One of the mysteries of the English language finally explained.
Side by side in pairs.
- ‘A couple of hundred protestors set off down the sidewalk, two by two, like a procession of obedient school-children on a class trip, attracting jeers from young anarchists as they passed.’
- ‘The last day arrives too quickly and departing guests are whisked to the airport, two by two, like animals heading for the Ark.’
- ‘The rest of the team came swinging in, two by two.’
- ‘They marched out in regular formation, peeling off two by two at each main street to patrol their beats on foot.’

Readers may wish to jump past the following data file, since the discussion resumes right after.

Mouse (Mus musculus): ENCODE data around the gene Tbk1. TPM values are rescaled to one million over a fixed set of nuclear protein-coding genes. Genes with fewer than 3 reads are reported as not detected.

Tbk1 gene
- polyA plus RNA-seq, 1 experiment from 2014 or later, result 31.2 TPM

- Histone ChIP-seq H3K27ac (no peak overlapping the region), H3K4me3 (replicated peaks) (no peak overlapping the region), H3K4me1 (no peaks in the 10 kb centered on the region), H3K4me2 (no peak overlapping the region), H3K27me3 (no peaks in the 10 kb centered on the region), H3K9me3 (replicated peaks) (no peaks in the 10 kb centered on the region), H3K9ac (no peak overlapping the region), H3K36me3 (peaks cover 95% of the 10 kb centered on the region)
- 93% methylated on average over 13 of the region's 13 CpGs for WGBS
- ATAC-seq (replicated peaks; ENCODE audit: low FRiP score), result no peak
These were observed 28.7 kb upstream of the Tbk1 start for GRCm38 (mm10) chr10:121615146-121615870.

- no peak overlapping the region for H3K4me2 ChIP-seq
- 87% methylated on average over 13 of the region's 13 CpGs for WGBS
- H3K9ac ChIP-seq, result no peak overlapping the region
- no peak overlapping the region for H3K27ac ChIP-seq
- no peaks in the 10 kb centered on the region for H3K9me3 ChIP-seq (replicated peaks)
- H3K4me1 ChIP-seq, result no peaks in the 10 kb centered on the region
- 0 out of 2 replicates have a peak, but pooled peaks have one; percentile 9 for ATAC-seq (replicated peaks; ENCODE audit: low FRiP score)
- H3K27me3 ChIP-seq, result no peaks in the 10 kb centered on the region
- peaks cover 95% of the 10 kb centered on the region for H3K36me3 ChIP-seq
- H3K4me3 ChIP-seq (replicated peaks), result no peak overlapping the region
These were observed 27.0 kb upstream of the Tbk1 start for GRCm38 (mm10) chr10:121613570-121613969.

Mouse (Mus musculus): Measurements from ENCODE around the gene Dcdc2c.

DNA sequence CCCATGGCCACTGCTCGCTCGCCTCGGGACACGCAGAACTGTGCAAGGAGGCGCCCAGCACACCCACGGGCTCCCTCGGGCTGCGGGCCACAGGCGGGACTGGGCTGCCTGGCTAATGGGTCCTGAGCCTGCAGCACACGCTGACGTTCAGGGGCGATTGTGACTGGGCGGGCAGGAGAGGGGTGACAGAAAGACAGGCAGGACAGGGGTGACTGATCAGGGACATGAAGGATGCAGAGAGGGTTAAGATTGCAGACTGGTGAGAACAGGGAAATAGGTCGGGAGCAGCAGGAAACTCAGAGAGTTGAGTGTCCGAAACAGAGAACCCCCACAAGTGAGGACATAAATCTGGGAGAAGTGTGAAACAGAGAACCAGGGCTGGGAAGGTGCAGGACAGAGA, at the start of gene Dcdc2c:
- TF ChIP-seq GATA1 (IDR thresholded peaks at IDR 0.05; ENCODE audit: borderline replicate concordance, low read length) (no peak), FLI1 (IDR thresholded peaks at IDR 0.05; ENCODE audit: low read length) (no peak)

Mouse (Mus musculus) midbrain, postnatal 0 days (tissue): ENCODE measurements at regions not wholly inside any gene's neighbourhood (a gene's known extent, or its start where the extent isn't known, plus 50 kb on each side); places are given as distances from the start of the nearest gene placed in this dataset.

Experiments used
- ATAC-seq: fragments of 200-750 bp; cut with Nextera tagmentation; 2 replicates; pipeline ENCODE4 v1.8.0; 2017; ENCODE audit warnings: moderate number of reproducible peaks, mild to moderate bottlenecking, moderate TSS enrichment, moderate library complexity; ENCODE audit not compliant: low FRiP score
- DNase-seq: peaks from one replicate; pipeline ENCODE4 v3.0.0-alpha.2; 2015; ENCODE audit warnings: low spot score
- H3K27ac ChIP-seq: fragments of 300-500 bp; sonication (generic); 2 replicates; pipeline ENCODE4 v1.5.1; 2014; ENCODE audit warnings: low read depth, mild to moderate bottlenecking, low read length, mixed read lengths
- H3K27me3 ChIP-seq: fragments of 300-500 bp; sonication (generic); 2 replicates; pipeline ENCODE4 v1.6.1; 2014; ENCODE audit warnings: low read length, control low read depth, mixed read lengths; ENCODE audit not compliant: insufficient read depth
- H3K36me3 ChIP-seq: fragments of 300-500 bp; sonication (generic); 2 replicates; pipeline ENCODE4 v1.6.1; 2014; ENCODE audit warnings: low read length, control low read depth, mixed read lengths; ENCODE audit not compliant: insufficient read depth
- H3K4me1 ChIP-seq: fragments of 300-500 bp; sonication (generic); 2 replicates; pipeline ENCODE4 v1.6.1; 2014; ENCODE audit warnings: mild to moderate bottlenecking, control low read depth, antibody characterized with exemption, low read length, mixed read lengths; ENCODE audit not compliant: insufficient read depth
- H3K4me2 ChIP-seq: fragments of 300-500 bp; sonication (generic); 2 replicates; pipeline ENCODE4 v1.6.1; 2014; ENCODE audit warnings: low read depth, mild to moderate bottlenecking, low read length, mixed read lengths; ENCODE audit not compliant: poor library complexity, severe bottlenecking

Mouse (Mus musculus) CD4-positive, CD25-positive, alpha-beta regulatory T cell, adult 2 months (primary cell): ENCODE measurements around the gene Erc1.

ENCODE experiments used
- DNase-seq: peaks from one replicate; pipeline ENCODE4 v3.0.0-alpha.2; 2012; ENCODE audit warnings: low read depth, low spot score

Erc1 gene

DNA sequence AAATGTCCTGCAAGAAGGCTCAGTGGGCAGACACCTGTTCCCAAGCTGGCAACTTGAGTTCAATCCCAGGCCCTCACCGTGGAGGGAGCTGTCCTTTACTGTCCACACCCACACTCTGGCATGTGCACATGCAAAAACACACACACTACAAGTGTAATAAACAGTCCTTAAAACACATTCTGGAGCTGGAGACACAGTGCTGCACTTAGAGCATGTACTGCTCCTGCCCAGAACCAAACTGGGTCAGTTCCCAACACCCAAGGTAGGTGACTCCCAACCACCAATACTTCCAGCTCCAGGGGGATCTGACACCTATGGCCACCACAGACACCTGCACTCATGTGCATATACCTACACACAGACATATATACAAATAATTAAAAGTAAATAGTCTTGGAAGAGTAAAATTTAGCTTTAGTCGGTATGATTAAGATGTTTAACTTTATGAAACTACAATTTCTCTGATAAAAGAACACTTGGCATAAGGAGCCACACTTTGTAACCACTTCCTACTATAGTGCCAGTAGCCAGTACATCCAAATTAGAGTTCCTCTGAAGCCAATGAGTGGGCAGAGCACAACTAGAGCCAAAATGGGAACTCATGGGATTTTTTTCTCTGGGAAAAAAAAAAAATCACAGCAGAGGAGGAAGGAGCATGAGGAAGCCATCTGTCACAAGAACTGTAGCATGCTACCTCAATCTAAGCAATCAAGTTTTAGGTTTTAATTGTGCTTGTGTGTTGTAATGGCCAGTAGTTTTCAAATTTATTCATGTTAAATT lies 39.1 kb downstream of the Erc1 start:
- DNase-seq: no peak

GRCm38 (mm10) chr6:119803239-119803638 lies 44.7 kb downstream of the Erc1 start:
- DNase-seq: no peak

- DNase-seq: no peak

- ‘And then there were the 40 or 50 lesser nuns following behind her, two by two, just like a parade of schoolchildren on a daytrip.’
- ‘I lifted the garage door and they filed in two by two.’
- ‘The group didn't have a permit but had negotiated an agreement with the police to walk on the sidewalk, two by two.’
- ‘However, Wednesday saw their triumphant return as staff and pupils walked happily two by two, in a symbolic gesture, back through the school gates.’
- ‘Each of us had bought in the bazaar a tray of offerings for the deities within, and these we now clutched as, two by two, we were admitted into the interior.’
- ‘When the tolling of the bell ceases, the monks file in two by two.’
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